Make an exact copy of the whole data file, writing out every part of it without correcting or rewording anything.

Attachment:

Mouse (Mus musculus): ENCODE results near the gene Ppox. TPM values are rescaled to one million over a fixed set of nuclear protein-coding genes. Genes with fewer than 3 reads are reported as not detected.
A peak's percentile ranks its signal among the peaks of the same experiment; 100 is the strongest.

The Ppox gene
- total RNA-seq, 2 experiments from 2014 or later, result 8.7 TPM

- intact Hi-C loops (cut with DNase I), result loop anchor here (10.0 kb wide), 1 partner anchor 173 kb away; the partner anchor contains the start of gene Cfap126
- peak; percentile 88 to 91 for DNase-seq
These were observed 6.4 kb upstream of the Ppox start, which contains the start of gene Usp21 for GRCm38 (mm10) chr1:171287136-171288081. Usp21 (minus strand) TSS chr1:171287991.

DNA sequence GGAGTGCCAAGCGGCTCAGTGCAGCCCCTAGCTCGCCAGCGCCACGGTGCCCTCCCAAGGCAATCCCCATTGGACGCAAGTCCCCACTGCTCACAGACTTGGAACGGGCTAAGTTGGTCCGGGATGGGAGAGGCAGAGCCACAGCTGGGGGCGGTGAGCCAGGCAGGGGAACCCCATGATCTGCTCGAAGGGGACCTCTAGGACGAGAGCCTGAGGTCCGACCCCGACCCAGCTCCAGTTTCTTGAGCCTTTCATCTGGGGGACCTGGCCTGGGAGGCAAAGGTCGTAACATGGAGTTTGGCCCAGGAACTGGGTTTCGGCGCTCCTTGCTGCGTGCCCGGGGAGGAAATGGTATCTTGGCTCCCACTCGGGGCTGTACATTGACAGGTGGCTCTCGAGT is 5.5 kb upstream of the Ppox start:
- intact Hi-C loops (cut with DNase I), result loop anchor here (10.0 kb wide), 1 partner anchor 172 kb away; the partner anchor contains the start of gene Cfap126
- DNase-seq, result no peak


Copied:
Mouse (Mus musculus): ENCODE results near the gene Ppox. TPM values are rescaled to one million over a fixed set of nuclear protein-coding genes. Genes with fewer than 3 reads are reported as not detected.
A peak's percentile ranks its signal among the peaks of the same experiment; 100 is the strongest.

The Ppox gene
- total RNA-seq, 2 experiments from 2014 or later, result 8.7 TPM

- intact Hi-C loops (cut with DNase I), result loop anchor here (10.0 kb wide), 1 partner anchor 173 kb away; the partner anchor contains the start of gene Cfap126
- peak; percentile 88 to 91 for DNase-seq
These were observed 6.4 kb upstream of the Ppox start, which contains the start of gene Usp21 for GRCm38 (mm10) chr1:171287136-171288081. Usp21 (minus strand) TSS chr1:171287991.

DNA sequence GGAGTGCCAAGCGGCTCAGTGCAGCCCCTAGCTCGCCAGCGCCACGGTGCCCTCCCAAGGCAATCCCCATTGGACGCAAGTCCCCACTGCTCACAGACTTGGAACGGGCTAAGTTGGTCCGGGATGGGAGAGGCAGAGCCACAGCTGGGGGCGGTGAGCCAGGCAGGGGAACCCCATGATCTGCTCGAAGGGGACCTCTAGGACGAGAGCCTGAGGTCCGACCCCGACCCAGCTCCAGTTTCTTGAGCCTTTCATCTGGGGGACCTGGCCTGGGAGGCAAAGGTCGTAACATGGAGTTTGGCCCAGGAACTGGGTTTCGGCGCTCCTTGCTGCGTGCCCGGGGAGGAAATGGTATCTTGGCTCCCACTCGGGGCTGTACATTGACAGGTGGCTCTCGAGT is 5.5 kb upstream of the Ppox start:
- intact Hi-C loops (cut with DNase I), result loop anchor here (10.0 kb wide), 1 partner anchor 172 kb away; the partner anchor contains the start of gene Cfap126
- DNase-seq, result no peak